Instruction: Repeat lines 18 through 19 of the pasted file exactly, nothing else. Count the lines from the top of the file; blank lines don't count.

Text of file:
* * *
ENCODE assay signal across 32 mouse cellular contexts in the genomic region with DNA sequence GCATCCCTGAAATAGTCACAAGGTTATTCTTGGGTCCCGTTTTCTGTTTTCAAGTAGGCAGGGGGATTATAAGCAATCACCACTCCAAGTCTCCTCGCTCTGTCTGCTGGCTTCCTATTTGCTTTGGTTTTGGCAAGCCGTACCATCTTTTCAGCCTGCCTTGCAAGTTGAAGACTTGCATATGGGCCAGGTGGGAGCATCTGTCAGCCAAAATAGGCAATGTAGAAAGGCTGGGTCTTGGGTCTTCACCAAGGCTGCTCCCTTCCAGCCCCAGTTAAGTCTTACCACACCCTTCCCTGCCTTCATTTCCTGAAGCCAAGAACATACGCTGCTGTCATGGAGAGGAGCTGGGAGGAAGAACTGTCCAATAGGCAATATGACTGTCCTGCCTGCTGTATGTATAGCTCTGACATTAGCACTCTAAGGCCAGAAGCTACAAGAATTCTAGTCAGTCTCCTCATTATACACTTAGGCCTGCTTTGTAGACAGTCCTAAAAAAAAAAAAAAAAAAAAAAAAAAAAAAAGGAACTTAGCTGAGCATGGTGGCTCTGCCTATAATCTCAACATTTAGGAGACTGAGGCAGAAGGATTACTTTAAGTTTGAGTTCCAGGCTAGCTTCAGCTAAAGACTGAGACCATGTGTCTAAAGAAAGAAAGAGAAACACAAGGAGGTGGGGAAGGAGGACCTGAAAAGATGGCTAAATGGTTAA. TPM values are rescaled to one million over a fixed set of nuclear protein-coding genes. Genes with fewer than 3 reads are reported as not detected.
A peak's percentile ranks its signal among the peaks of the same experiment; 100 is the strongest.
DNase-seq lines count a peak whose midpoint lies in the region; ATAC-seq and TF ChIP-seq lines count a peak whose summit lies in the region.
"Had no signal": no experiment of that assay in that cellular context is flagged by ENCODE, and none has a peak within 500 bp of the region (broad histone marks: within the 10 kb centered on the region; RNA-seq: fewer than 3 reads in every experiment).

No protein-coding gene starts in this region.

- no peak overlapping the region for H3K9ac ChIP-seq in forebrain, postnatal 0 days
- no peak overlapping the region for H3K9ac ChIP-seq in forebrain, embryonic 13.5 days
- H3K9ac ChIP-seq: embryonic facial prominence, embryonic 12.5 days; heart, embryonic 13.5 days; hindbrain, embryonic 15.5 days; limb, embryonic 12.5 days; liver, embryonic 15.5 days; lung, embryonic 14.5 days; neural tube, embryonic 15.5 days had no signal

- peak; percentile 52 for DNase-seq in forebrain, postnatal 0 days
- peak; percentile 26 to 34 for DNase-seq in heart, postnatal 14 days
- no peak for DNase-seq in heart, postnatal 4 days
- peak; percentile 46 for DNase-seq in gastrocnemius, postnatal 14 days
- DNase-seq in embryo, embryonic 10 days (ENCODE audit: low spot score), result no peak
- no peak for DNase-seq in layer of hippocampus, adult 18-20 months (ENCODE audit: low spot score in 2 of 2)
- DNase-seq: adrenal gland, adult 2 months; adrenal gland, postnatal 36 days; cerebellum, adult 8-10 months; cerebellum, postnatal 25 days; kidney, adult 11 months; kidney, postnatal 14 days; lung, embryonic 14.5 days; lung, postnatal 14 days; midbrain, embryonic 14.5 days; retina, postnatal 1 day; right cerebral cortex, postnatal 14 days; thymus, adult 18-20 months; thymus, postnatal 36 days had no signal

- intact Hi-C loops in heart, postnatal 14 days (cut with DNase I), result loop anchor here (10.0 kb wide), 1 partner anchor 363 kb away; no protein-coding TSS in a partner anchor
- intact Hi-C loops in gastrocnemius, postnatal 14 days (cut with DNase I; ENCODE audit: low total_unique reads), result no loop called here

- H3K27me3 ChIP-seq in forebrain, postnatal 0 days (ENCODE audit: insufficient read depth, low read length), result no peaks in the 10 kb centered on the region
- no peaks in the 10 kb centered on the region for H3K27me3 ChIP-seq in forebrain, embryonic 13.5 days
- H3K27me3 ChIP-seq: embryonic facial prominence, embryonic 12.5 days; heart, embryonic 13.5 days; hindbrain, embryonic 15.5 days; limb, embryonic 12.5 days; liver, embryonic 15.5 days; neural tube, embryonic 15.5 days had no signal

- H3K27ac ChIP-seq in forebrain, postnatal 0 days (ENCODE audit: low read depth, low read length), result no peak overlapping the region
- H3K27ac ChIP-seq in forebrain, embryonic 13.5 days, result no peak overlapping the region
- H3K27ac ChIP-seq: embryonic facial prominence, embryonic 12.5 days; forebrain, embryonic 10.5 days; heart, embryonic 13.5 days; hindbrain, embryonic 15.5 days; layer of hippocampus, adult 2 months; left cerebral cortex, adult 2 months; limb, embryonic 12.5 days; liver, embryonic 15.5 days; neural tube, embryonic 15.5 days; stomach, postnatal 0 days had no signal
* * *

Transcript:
- H3K27me3 ChIP-seq in forebrain, postnatal 0 days (ENCODE audit: insufficient read depth, low read length), result no peaks in the 10 kb centered on the region
- no peaks in the 10 kb centered on the region for H3K27me3 ChIP-seq in forebrain, embryonic 13.5 days